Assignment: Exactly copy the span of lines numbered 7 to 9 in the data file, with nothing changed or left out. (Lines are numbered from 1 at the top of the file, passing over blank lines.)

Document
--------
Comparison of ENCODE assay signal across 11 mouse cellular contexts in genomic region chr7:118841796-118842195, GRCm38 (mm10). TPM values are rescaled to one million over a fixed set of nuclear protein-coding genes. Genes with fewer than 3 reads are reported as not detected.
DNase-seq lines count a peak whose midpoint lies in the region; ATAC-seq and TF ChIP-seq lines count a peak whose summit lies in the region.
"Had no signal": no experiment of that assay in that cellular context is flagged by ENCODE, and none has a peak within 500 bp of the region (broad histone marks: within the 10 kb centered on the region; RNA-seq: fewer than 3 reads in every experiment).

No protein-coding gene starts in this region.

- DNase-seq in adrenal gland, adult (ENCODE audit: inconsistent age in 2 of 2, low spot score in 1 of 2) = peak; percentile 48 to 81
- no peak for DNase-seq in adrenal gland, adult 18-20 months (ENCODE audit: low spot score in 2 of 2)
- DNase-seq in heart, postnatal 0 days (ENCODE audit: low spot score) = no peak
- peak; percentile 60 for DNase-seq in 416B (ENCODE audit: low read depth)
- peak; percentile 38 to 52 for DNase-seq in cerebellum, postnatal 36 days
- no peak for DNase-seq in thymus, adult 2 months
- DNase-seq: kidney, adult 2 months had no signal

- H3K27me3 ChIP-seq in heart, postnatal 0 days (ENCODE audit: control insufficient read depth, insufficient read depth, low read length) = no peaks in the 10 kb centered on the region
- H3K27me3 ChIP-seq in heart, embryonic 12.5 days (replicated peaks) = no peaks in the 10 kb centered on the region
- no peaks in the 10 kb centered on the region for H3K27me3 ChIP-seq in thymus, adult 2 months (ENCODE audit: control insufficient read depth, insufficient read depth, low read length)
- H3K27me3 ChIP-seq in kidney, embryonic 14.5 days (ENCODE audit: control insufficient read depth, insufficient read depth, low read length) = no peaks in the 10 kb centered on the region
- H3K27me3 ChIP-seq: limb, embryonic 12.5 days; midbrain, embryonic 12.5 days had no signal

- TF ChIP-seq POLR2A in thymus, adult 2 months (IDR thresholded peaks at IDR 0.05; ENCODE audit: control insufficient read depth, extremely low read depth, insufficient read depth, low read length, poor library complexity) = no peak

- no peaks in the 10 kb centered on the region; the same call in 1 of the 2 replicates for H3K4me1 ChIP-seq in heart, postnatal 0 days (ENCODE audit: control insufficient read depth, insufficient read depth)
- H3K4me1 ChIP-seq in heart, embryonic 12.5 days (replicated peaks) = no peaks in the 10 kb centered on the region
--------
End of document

- DNase-seq in heart, postnatal 0 days (ENCODE audit: low spot score) = no peak
- peak; percentile 60 for DNase-seq in 416B (ENCODE audit: low read depth)
- peak; percentile 38 to 52 for DNase-seq in cerebellum, postnatal 36 days